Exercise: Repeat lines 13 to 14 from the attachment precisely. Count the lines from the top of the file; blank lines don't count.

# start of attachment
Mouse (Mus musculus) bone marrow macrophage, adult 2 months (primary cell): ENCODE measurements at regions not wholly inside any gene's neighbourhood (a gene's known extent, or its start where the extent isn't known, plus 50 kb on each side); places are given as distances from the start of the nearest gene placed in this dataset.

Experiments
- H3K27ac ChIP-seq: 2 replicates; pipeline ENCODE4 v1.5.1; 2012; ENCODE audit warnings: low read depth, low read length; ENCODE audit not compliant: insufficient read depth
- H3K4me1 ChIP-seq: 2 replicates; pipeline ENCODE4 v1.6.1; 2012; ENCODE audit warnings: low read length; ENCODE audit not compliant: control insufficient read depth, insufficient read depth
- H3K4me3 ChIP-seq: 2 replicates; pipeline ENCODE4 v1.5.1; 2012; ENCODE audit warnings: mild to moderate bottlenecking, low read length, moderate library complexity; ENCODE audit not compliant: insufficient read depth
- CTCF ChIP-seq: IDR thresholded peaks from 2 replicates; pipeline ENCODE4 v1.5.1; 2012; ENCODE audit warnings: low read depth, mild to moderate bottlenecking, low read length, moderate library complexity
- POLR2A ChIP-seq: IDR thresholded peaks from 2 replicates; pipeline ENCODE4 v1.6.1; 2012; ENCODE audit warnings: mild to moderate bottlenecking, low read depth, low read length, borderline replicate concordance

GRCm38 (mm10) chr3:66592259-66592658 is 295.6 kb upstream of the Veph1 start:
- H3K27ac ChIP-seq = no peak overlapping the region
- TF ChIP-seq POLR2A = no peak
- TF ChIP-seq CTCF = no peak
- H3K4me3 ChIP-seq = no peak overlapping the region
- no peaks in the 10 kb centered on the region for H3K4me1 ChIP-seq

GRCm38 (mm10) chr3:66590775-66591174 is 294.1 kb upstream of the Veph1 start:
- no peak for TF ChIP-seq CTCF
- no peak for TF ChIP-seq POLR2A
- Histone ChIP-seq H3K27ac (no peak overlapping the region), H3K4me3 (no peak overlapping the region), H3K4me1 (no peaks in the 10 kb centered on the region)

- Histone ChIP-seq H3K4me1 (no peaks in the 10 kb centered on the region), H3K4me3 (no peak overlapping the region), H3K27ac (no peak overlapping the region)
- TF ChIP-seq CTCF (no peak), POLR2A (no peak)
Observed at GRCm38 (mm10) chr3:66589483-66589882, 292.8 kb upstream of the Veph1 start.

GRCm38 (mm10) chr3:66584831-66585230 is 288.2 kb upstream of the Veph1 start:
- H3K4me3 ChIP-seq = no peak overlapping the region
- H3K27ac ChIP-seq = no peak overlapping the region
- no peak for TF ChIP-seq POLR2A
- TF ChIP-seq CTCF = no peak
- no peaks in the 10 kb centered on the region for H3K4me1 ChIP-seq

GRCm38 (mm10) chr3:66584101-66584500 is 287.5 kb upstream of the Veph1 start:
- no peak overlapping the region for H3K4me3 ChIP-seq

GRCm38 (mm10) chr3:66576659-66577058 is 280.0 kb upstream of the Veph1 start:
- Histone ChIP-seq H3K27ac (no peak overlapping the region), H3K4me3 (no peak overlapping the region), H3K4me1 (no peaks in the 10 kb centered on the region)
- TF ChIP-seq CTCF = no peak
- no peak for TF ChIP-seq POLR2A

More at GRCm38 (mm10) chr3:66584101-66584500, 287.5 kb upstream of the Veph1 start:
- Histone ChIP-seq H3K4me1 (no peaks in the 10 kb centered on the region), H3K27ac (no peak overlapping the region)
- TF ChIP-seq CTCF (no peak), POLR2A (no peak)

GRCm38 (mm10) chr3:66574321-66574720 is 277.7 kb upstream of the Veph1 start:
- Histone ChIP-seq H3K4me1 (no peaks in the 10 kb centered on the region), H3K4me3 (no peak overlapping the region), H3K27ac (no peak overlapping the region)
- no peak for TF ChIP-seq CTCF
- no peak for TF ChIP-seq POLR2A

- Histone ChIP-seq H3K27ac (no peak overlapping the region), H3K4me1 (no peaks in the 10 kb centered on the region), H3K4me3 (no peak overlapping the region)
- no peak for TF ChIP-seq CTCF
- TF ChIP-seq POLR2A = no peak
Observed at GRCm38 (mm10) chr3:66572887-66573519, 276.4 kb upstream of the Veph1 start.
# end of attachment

- no peaks in the 10 kb centered on the region for H3K4me1 ChIP-seq

GRCm38 (mm10) chr3:66590775-66591174 is 294.1 kb upstream of the Veph1 start: